Frida handbook
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Frida handbook

Learn about binary instrumentation with the Frida toolkit.

About the Book

This book is about binary instrumentation using the Frida toolkit. Frida is an open-source binary instrumentation framework developed by @oleavr.

We will learn about binary instrumentation under Linux, MacOs and Windows systems, what it is and how it can be useful for us as well as how to work with the Frida toolkit in a practical way. The book includes basic examples and descriptions of Frida's APIs as well as more complex examples such as parsing structs, obtaining decrypted text and CModule.

About the Author

FERNANDO DIAZ
Fernando Diaz (@entdark_)

Software Engineer at VirusTotal.

Table of Contents

  • 1 Introduction
    • 1.1 Handbook structure
  • 2 What we will need
    • 2.1 System requirements
    • 2.2 Software requirements
    • 2.3 Programming language requirements
  • 3 Binary instrumentation and Frida
    • 3.1 Application and code-level instrumentation
    • 3.2 Frida: a binary instrumentation toolkit
    • 3.3 Instrumentation tool structure under Frida
    • 3.4 Frida architecture basics
  • 4 Frida usage basics
    • 4.1 JavaScript vs TypeScript
    • 4.2 An overview of Frida API
    • 4.3 Main features
      • 4.3.1 Stalker: a code tracing engine
      • 4.3.2 Hooks and the Interceptor API
    • 4.4 frida-tools
      • 4.4.1 Frida command line interface
      • 4.4.2 frida-trace
  • 5 Dealing with data types with Frida
    • 5.1 Dealing with strings: Reading and allocation
      • 5.1.1 Practical use case: Reading a WinAPI UTF16 string parameter
    • 5.2 Numbers
      • 5.2.1 Numerical arguments passed by value.
      • 5.2.2 Numerical values by reference
      • 5.2.3 Writing numbers
    • 5.3 Pointers
    • 5.4 Pointer to offsets
    • 5.5 Getting pointers to exports
      • 5.5.1 findExportByName vs getExportByName
    • 5.6 Pointer to ArrayBuffers
    • 5.7 Hexdump: getting a picture from a memory region
    • 5.8 Writing our first agent.
      • 5.8.1 Writing the control script
    • 5.9 Injecting our scripts using Frida’s command line
    • 5.10 Remote instrumentation
  • 6 Intermediate usage
    • 6.1 Defining globals in Frida’s REPL
    • 6.2 Following child processes
    • 6.3 Creating NativeFunctions
      • 6.3.1 Using NativeFunction to call system APIs
    • 6.4 Modifying return values
    • 6.5 Access values after usage
    • 6.6 CryptDecrypt: A practical case.
    • 6.7 Modifying values before execution
    • 6.8 Undoing instrumentation
    • 6.9 std::string
      • 6.9.1 std::vector in MSVC
    • 6.10 Operating with ArrayBuffers
  • 7 Advanced usage
    • 7.1 NOP functions
      • 7.1.1 Using the replace API
      • 7.1.2 Patching memory
    • 7.2 Memory scanning
      • 7.2.1 Reacting on memory patterns
    • 7.3 Using custom libraries (DLL/.so)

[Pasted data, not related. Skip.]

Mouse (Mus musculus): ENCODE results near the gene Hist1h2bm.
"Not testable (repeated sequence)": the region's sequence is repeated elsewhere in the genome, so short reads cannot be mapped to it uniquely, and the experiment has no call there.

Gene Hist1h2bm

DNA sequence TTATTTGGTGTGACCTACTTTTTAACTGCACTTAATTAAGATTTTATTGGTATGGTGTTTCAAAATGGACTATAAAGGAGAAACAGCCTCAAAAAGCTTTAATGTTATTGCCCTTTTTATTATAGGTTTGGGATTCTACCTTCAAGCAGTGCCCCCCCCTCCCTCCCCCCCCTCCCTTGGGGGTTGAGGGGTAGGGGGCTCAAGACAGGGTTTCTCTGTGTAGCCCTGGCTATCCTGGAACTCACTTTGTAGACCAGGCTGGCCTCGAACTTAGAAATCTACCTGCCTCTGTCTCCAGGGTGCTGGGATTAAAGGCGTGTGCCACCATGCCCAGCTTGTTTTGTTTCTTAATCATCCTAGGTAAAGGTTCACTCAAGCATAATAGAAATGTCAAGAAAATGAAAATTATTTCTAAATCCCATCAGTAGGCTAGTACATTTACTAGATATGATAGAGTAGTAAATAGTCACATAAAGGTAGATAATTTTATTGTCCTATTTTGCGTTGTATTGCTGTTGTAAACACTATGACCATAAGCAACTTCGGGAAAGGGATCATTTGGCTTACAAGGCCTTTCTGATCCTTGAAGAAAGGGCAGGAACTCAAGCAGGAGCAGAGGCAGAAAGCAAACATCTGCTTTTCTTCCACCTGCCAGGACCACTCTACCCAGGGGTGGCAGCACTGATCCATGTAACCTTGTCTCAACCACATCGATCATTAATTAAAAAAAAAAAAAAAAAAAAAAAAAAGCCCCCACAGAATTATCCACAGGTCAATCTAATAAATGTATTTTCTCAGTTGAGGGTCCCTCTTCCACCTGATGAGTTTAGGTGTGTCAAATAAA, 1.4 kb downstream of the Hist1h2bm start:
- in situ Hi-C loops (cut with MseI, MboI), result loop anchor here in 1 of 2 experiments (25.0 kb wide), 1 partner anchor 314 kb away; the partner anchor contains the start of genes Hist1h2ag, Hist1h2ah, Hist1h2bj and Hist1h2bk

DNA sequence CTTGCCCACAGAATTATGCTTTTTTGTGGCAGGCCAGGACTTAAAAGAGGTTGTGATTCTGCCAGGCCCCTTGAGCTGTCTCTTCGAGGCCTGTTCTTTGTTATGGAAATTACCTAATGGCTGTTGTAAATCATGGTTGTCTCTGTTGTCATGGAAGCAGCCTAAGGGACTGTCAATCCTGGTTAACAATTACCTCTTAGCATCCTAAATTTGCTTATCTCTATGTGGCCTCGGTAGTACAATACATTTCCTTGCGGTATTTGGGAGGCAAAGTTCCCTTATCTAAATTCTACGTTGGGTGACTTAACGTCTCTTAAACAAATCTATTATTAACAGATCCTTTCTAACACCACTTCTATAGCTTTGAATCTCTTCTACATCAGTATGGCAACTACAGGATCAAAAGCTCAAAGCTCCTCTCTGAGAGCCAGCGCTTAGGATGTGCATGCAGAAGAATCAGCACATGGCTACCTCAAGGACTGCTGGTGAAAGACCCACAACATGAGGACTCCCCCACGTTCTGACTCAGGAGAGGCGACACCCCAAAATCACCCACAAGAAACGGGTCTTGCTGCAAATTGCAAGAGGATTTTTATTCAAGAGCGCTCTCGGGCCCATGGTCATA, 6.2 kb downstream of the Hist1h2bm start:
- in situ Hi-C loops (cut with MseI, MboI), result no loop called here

• 7.3.1 Creating a custom DLL
      • 7.3.2 Using our custom library
    • 7.4 Reading and writing registers
    • 7.5 Reading structs
      • 7.5.1 Reading from a user-controlled struct.
    • 7.6 SYSCALL struct
    • 7.7 WINAPI struct.
    • 7.8 Tips for calculating structure offsets
    • 7.9 CModule
      • 7.9.1 CModule: A practical use case
      • 7.9.2 CModule: Reading return values
      • 7.9.3 CModule vs JavaScript agent performance
      • 7.9.4 CModule: Sharing state between JS and C
    • 7.10 Sharing state between two CModule objects
      • 7.10.1 Notifying from C code
    • 7.11 CModule boilerplates
    • 7.12 Stalker
      • 7.12.1 Getting a thread id
      • 7.12.2 Stalker: Tracing from a known function call
      • 7.12.3 Tracing instructions
      • 7.12.4 Getting RET addresses
  • 8 MacOS
    • 8.1 ObjC
    • 8.2 Intercepting NSURL InitWithString
    • 8.3 Obj-C: Intercepting fileExistsAtPath
    • 8.4 ObjC: Methods with multiple arguments.
    • 8.5 ObjC: Reading a CFDataRef
    • 8.6 Getting CryptoKit’s AES.GCM.seal data before encryption
    • 8.7 Swift.String
  • 9 Android instrumentation
    • 9.1 Setting up the environment
      • 9.1.1 Android emulator
      • 9.1.2 frida-server
      • 9.1.3 Java API
    • 9.2 Java.perform() API
      • 9.2.1 Instrumenting Android applications
      • 9.2.2 Reading values
      • 9.2.3 Replacing return values
      • 9.2.4 Replacing arguments
      • 9.2.5 Instrumenting constructors
      • 9.2.6 Bytearray values
    • 9.3 Method overloads
      • 9.3.1 Stacktraces
    • 9.4 Frida detection mechanisms
      • 9.4.1 /data/local/tmp/frida-server
      • 9.4.2 /proc/self/maps
  • 10 r2frida
    •  
      • 10.0.1 Testing r2frida
    • 10.1 Tracing functions
      • 10.1.1 Tracing functions from imports/exports
      • 10.1.2 Tracing functions by using offsets
    • 10.2 Disassembling functions in memory
    • 10.3 Replace return values
    • 10.4 Replacing return values (hijacking)
    • 10.5 Allocating strings
    • 10.6 Calling functions
  • 11 Optimizing our Frida setup
    • 11.1 Building an optimized Frida agent
  • 12 A real-world use case: Building an anti-cheat with Frida
    • 12.1 Background
    • 12.2 Anti-cheat Requirements
      • 12.2.1 Timenudge
    • 12.3 Quick environment setup
    • 12.4 Anti-cheat architecture
    • 12.5 Extending the banlist
      • 12.5.1 Monitoring userinfo changes
      • 12.5.2 Predicting timenudge values
    • 12.6 Optimizing G_RunFrame calls
      • 12.6.1 Persistence across map changes
      • 12.6.2 Conclusions
  • 13 Resources

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